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Rock Creek
Divide Mine
Castile Mountain
Cimarron

Rock Creek Project

The Rock Creek gold prospect is a Carlin-type target located in the Tuscarora Mountains of north-central Nevada, about 12 miles northwest of the historic mining town of Tuscarora. The Rock Creek gold property represents the largest of Crestview’s properties, consisting of 74 unpatented lode mining claims. There has been historic drilling on the property and historic mining nearby.

The Rock Creek, Divide Mine, and Castile Mountain properties are all in the Tuscarora Mountains, which host the northern end of Carlin-trend mineralization. Northern Nevada more broadly represents one of the largest gold regions in the world, and hosts many “world class” gold mines including Gold Quarry, Goldstrike, and Betze-Post. The nearby town of Elko is the hub for many gold mines and exploration ventures, and can accommodate logistical needs.

To date, Rock Creek has had two phases of mapping and surface sampling. Results include 90 surface chip and grab samples with several samples in the 0.1 g/t to 0.35 g/t Au range and one sample at 0.597 g/t Au. The gold values are supported by significant pathfinder element values for silver, arsenic, antimony, barium, and mercury.

The mapping and sampling programs have identified one area where the lithological contact target is shallower than first believed, and an additional target in the north end of the project where anomalous gold and pathfinder elements cluster around a large area of stockwork quartz and vein breccia.

The geological mapping and geochemical sampling results support our initial conceptual gold targets. In the case of the mapping, we have identified one area where the lithological contact target is shallower than first believed. The mapping and sampling have also identified an additional target in the north end of the project where anomalous gold and pathfinder elements cluster around a large area of stockwork quartz and vein breccia.

Rock Creek hosts two parallel north-south gold mineralized vein-breccia structures which run the length of the property. Historic drill data for the project shows the early drilling encountered gold mineralized Paleozoic silty carbonate rocks at depth and proximal to the structures. The Paleozoic se sedimentary rocks share many of the characteristics of the favorable gold host rocks found on the Carlin Trend; specifically, those at the Meikle mine located approximately 20 miles (32 km) to the south. These deep reaching structures acted as a plumbing system to allow gold mineralizing fluids into the favorable host rocks as found by the shallow early drilling on the project. None of these early holes tested the favorable rocks below a depth of 500 ft. (152 meters) as most of the holes were terminated much sooner. Where these Paleozoic rocks are proximal to the structures represent excellent drill targets.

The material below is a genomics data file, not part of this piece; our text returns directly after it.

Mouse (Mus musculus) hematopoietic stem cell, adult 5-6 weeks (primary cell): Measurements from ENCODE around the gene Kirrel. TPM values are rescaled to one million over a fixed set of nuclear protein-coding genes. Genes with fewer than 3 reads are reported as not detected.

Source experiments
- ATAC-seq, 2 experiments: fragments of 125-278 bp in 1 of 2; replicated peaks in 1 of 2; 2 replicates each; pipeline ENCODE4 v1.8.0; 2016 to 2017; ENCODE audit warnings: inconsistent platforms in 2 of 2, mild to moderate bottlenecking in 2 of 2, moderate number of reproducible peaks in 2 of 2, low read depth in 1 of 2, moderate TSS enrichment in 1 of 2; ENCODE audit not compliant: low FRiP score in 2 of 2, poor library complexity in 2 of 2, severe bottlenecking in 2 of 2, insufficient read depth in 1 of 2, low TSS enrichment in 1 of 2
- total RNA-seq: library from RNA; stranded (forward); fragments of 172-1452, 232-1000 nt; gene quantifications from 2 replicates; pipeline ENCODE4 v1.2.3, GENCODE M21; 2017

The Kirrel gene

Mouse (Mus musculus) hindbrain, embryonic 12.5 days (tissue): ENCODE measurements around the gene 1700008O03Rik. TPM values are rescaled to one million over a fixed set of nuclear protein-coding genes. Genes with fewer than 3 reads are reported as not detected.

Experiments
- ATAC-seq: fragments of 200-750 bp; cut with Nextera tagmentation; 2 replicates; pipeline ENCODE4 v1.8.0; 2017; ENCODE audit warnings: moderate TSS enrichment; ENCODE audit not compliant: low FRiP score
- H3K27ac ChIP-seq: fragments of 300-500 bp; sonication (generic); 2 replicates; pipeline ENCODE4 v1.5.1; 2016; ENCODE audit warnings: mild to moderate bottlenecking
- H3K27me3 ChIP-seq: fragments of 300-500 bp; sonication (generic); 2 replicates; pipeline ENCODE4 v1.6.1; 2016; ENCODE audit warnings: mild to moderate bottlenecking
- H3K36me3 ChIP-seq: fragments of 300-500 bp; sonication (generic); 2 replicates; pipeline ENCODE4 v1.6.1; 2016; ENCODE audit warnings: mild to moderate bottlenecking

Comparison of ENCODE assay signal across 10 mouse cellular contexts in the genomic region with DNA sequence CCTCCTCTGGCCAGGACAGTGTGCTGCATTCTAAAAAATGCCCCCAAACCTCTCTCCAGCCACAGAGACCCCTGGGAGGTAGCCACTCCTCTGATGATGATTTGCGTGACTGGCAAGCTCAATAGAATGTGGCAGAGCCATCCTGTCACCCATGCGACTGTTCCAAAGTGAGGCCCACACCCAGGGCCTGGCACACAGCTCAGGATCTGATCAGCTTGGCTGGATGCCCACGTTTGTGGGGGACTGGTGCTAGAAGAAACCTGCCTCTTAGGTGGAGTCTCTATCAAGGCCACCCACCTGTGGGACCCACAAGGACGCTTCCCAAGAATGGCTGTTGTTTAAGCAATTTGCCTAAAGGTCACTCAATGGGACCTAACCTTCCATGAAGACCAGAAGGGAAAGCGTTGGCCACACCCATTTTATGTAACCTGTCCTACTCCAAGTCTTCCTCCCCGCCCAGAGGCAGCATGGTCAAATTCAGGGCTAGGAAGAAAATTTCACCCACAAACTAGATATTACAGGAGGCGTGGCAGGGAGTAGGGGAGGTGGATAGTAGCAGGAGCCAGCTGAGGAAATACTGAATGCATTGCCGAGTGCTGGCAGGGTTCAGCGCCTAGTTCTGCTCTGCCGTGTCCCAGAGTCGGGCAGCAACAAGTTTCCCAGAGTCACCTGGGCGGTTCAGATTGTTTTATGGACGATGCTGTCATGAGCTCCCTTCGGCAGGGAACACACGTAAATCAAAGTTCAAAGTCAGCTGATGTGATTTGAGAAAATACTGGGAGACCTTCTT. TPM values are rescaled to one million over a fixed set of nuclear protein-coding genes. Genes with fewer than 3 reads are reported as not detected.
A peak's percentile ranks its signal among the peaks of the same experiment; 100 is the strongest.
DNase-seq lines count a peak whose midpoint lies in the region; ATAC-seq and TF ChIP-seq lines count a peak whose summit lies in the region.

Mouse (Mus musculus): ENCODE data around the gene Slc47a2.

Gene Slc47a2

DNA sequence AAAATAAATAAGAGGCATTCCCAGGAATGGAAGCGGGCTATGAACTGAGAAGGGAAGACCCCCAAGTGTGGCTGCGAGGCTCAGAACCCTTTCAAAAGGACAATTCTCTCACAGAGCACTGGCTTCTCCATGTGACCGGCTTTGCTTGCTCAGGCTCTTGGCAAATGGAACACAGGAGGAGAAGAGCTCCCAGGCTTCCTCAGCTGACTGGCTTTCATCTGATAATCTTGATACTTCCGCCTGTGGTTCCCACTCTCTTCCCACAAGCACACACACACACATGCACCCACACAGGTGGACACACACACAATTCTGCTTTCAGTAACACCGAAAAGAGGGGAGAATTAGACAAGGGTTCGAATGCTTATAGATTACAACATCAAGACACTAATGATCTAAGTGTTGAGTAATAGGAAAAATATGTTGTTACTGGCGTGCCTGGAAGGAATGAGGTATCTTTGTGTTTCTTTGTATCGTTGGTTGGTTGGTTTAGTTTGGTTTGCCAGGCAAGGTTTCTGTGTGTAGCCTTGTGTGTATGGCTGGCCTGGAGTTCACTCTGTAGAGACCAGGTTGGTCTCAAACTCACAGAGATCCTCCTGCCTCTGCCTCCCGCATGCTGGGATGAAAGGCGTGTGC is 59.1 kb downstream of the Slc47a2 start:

The favorable lower to middle Paleozoic calcareous siltstone rocks occur at a much shallower depth than first hypothesized, at least on the south end of the property. This shallow occurrence of these rocks will allow for initial testing our target concept with less costly shorter holes, which will in turn allow us to better position additional drill holes.

Gold mineralization is found in silica flooded, quartz stockwork veins and vein breccias at the andesite to latite flows at the contact with the surrounding package of rhyolite to dacite tuffs and flows and appears to flank the andesitic units. Gold mineralization also occurs at the contact of the rhyolite to dacite tuffs and flows with the calcareous siltstone. One large vein breccia zone occurs within the calcareous siltstone slightly inboard of the siltstone-volcanic rock contact. It is suspected the andesite-rhyolite/dacite contact underlies this vein occurrence in the calcareous siltstone.